The ICO is part of the GSI network. Any email sent to us, including any attachments, may be monitored and used by us for reasons of security and for monitoring compliance with office policy. Email monitoring or blocking software may also be used. Please be aware that you have a responsibility to ensure that any email you send to us is within the bounds of the law.
People who use our LiveChat service
We use a third party provider, Goss Interactive, to supply and support our LiveChat service, which we use to handle customer enquiries in real time.
If you use the LiveChat service we will collect your name, email address (optional) and the contents of your LiveChat session. This information will be retained for two years and will not be shared with any other organisations.
You can request a transcript of your LiveChat session if you provide your email address at the start of your session or when prompted at the end.
When we receive a complaint from a person we make up a file containing the details of the complaint. This normally contains the identity of the complainant and any other individuals involved in the complaint.
We will only use the personal information we collect to process the complaint and to check on the level of service we provide. We do compile and publish statistics showing information like the number of complaints we receive, but not in a form which identifies anyone.
We usually have to disclose the complainant’s identity to whoever the complaint is about. This is inevitable where, for example, the accuracy of a person’s record is in dispute. If a complainant doesn’t want information identifying him or her to be disclosed, we will try to respect that. However, it may not be possible to handle a complaint on an anonymous basis.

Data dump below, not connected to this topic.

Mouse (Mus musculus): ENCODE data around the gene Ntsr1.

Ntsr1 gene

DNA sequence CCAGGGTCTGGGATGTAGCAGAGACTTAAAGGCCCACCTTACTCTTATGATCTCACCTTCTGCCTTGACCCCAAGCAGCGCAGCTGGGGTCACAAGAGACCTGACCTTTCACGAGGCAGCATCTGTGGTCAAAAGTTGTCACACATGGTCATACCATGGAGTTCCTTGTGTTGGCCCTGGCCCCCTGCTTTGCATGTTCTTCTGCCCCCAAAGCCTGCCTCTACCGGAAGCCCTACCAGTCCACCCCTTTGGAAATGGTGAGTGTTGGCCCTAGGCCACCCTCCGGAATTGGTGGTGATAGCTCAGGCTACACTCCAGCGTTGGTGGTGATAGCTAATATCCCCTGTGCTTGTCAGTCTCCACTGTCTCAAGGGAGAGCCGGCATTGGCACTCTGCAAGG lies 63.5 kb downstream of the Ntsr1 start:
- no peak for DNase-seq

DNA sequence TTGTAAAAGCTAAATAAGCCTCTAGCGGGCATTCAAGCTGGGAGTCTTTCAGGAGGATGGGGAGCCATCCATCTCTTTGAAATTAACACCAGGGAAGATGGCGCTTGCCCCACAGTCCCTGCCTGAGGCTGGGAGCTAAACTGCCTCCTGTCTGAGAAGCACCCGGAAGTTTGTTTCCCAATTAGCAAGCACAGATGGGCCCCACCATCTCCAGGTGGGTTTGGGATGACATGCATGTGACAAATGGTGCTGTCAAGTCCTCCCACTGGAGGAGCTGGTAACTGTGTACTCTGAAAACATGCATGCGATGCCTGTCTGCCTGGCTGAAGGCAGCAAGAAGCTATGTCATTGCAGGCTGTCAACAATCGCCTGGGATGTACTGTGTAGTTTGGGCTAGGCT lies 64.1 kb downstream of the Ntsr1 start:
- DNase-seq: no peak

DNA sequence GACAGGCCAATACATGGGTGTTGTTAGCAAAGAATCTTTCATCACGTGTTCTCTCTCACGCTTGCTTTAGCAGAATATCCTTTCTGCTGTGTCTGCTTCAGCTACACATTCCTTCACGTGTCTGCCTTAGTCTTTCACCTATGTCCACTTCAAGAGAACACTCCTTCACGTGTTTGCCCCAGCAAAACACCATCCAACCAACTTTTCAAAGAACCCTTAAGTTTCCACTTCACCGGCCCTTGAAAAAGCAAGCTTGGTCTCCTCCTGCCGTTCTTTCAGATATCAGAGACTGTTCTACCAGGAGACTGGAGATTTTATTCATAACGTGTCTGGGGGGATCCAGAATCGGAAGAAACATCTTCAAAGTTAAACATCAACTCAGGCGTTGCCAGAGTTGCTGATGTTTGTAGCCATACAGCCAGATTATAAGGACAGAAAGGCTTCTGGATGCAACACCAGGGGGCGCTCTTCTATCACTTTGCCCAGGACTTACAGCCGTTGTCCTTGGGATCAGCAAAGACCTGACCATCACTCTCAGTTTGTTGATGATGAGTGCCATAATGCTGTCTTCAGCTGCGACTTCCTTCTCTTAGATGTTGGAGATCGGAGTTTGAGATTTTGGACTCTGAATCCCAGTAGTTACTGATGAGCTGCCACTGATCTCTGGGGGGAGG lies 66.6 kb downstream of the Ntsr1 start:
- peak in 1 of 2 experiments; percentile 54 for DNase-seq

We will keep personal information contained in complaint files in line with our retention policy. This means that information relating to a complaint will be retained for two years from closure. It will be retained in a secure environment and access to it will be restricted according to the ‘need to know’ principle.
Similarly, where enquiries are submitted to us we will only use the information supplied to us to deal with the enquiry and any subsequent issues and to check on the level of service we provide.
When we take enforcement action against someone, we may publish the identity of the defendant in our Annual Report or elsewhere. Usually we do not, identify any complainants unless the details have already been made public.
The ICO offers various services to the public. We use a third party to deal with some publication requests, but they are only allowed to use the information to send out the publications.
We have to hold the details of the people who have requested the service in order to provide it. However, we only use these details to provide the service the person has requested and for other closely related purposes. For example, we might use information about people who have requested a publication to carry out a survey to find out if they are happy with the level of service they received. When people do subscribe to our services, they can cancel their subscription at any time and are given an easy way of doing this.
Many businesses are required by law to ‘notify’ certain specified information to the Information Commissioner. This may contain personal information, for example where the business is a sole trader. The ICO compiles this information into a register which it is required by law to make publicly available. The ICO cannot therefore give any guarantees as to how the information contained on the register will be used by those accessing it.